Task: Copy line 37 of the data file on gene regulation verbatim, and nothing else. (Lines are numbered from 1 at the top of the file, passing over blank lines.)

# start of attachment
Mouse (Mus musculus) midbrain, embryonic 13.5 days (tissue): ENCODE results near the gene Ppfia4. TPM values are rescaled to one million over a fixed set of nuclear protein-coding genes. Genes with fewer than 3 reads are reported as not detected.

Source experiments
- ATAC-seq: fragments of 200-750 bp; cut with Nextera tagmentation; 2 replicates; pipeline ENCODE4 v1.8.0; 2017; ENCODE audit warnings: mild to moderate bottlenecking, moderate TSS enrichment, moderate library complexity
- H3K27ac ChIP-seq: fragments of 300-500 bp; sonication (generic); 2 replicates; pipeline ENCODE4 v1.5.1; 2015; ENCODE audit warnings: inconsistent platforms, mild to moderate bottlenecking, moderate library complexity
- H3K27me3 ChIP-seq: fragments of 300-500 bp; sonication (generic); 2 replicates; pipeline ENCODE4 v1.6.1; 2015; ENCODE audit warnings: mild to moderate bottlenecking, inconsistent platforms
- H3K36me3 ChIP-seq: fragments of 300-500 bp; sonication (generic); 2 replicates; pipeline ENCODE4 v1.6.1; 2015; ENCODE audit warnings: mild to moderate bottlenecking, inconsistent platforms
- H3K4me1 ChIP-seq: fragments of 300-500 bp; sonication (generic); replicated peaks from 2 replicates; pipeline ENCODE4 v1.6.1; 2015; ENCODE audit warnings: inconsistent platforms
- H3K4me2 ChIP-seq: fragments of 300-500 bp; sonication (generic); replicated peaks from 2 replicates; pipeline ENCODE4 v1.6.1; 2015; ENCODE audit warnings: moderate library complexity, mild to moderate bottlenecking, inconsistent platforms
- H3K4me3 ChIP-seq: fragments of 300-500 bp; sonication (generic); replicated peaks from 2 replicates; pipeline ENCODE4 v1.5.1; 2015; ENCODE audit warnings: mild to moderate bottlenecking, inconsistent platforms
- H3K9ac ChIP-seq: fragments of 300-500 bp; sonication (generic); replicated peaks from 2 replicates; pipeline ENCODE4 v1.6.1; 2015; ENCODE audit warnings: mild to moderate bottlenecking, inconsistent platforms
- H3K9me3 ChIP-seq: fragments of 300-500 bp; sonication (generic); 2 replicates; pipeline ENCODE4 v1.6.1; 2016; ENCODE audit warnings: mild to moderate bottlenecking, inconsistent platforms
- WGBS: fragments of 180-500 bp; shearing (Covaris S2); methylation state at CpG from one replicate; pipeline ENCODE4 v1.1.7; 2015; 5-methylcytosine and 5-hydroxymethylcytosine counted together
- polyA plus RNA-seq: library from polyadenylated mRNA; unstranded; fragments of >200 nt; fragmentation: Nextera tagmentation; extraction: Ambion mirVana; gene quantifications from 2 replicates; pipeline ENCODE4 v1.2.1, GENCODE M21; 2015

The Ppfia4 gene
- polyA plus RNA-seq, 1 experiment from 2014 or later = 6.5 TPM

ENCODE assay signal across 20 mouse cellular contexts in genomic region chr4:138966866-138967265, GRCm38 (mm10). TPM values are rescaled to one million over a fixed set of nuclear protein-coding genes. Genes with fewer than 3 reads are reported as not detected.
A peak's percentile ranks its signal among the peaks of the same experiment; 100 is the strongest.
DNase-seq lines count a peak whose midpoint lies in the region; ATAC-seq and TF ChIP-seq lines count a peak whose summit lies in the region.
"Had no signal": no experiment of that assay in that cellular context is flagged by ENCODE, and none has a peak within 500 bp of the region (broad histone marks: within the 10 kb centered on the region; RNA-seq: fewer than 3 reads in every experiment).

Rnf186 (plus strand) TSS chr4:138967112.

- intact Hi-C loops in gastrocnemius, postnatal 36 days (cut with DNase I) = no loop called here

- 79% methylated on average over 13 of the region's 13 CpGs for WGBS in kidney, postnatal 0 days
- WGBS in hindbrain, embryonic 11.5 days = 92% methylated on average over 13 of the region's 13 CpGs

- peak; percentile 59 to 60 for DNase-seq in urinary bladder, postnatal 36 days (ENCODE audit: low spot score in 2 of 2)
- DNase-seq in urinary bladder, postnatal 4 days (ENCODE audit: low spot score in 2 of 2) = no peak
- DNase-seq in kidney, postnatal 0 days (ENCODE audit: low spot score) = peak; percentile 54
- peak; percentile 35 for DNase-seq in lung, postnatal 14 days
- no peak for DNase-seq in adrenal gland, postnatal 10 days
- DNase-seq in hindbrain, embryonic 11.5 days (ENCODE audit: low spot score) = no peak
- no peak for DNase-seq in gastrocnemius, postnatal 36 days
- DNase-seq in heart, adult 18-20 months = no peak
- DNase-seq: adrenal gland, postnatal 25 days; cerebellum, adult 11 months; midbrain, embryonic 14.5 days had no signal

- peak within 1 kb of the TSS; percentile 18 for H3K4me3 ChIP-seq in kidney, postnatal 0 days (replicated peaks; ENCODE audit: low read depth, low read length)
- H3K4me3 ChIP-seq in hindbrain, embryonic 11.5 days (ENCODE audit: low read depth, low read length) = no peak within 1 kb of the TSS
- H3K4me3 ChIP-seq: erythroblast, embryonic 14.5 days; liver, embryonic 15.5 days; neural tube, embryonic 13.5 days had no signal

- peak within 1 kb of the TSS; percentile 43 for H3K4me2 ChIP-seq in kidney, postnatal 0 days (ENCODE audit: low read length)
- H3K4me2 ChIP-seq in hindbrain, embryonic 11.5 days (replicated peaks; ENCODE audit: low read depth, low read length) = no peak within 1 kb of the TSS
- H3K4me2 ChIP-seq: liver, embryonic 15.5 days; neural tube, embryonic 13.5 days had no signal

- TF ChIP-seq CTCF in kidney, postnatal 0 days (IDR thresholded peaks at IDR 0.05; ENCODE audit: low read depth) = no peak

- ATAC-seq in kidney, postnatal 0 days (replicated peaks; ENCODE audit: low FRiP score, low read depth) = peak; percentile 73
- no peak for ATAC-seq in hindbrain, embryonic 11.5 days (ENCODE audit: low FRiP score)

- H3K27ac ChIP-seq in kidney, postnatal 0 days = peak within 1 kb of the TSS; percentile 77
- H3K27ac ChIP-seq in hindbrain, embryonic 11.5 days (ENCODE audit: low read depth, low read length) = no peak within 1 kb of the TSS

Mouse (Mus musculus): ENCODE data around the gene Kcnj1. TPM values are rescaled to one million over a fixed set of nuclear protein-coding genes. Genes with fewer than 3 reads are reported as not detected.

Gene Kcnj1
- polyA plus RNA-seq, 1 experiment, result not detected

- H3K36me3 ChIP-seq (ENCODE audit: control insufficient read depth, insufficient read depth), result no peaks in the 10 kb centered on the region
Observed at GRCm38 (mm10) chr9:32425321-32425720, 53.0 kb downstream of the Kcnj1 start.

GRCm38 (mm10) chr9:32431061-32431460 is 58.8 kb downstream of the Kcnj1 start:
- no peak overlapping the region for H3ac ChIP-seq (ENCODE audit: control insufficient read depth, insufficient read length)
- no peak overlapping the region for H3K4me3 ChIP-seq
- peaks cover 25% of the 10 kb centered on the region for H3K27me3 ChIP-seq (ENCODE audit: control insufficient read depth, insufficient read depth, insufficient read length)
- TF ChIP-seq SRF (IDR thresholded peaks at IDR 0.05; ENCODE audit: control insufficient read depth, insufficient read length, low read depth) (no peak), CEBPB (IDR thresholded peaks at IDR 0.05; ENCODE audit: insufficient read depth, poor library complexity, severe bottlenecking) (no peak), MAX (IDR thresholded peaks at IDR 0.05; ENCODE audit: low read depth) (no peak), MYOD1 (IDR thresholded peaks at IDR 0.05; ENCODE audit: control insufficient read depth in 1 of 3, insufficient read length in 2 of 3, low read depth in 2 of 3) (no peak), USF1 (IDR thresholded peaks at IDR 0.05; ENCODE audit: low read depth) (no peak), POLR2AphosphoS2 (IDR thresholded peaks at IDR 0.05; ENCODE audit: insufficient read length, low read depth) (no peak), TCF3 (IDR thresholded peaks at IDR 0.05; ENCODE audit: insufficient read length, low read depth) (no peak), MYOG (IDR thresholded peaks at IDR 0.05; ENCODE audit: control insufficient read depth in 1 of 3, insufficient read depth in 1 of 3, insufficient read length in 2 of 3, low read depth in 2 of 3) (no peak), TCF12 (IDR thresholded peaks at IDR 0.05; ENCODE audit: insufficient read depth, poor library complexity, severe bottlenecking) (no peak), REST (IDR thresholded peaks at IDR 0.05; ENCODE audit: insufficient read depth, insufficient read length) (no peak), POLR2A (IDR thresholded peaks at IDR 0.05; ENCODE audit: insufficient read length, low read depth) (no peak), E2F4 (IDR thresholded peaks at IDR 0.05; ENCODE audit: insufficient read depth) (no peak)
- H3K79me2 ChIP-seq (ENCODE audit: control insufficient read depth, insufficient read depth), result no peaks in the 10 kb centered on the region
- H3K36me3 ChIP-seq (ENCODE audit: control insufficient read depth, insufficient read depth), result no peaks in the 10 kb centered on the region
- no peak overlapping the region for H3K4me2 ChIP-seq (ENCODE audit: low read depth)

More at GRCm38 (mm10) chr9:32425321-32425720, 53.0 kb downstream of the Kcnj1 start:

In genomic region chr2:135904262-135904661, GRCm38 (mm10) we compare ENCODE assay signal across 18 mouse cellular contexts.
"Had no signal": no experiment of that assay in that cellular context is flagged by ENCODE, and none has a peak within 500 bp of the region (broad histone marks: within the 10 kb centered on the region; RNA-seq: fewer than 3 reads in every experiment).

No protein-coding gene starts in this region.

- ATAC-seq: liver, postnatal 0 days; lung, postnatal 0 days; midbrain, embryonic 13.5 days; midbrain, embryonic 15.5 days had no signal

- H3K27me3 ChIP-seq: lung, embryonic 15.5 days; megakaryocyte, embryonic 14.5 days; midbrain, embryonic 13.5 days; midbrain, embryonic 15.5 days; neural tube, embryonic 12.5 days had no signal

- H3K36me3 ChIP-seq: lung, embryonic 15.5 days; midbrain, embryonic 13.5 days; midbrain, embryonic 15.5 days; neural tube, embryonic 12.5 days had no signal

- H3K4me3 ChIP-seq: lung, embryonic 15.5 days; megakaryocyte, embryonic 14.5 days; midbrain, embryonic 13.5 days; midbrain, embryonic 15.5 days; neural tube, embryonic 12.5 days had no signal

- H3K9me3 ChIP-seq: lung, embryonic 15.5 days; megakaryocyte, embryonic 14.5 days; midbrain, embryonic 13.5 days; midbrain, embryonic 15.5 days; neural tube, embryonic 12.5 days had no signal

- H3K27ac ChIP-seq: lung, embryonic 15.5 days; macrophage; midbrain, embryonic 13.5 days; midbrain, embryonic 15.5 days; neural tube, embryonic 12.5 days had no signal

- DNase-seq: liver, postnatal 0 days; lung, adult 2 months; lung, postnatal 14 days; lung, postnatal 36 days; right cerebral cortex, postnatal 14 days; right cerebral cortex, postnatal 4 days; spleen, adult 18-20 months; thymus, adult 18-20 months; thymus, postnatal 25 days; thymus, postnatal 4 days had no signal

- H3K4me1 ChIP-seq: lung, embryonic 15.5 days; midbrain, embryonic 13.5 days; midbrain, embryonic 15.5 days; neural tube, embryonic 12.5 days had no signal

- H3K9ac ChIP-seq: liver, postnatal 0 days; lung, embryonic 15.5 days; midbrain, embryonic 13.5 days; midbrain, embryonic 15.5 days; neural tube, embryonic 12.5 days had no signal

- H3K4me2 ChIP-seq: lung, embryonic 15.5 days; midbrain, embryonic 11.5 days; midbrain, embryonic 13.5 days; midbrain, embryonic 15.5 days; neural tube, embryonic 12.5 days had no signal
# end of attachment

- H3K4me2 ChIP-seq in hindbrain, embryonic 11.5 days (replicated peaks; ENCODE audit: low read depth, low read length) = no peak within 1 kb of the TSS